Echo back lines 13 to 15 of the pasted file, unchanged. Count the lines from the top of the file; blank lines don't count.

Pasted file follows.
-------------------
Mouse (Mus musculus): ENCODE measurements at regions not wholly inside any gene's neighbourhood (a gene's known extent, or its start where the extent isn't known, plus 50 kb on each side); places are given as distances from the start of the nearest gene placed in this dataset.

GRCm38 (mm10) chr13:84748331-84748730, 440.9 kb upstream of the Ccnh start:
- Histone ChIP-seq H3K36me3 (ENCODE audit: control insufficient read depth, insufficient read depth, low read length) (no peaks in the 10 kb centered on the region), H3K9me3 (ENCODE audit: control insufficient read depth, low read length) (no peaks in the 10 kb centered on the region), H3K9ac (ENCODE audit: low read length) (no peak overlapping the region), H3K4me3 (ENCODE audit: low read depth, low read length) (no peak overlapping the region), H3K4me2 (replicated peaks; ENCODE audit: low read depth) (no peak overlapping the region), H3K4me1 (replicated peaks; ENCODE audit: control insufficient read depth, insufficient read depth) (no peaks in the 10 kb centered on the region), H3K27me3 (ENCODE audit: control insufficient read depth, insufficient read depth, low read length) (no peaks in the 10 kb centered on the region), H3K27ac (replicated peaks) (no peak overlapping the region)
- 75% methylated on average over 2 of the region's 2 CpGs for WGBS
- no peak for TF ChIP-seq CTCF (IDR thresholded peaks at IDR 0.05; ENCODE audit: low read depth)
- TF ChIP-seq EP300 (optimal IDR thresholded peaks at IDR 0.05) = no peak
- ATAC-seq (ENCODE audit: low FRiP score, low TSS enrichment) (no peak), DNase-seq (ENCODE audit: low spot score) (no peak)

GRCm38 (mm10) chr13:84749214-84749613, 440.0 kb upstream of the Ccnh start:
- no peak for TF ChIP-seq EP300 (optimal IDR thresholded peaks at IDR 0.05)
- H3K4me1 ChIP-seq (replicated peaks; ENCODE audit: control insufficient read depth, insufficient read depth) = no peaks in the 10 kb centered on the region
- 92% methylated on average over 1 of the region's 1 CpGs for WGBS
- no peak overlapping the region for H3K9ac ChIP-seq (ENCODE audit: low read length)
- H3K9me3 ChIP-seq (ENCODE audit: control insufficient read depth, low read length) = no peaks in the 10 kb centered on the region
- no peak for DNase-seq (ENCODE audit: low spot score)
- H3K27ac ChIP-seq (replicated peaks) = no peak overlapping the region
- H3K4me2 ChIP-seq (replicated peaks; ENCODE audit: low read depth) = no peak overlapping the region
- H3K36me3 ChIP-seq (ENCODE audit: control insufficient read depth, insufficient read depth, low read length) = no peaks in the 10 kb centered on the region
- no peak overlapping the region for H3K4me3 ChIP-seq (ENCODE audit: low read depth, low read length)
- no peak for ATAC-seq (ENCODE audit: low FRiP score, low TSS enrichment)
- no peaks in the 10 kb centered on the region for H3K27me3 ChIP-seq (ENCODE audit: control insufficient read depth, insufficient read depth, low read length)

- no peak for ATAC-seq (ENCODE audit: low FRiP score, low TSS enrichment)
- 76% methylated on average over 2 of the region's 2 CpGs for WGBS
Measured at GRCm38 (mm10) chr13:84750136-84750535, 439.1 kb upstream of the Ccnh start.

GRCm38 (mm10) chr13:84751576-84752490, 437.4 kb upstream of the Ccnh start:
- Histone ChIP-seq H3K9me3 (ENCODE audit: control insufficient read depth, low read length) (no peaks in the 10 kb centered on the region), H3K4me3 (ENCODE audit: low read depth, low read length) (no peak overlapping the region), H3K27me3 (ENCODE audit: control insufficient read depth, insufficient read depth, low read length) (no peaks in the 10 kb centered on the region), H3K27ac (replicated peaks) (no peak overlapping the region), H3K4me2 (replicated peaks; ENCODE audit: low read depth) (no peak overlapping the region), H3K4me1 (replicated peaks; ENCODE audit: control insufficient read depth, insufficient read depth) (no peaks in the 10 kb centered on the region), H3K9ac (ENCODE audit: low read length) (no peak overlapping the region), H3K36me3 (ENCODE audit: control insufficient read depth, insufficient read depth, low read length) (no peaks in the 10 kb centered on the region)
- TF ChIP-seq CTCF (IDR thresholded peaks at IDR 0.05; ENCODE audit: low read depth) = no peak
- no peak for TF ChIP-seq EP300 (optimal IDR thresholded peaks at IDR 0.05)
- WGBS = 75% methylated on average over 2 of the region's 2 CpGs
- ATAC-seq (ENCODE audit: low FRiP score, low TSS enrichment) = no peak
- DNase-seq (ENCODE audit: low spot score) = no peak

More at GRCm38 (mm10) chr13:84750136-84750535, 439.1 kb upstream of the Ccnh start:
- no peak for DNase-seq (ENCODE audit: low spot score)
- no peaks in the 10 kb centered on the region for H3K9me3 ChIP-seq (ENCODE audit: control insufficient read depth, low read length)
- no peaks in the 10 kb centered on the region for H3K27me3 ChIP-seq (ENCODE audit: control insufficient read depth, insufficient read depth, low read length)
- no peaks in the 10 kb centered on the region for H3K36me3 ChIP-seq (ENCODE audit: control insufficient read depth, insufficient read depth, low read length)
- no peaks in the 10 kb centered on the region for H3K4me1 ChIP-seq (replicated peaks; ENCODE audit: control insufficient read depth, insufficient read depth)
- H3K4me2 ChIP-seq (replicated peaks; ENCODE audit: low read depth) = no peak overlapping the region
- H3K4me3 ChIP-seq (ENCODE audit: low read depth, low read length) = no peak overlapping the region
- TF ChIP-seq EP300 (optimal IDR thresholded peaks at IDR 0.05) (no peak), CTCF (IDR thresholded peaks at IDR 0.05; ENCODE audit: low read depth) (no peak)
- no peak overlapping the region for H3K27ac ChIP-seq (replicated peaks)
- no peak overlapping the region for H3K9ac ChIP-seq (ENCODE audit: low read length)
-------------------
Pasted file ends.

- H3K9me3 ChIP-seq (ENCODE audit: control insufficient read depth, low read length) = no peaks in the 10 kb centered on the region
- no peak for DNase-seq (ENCODE audit: low spot score)
- H3K27ac ChIP-seq (replicated peaks) = no peak overlapping the region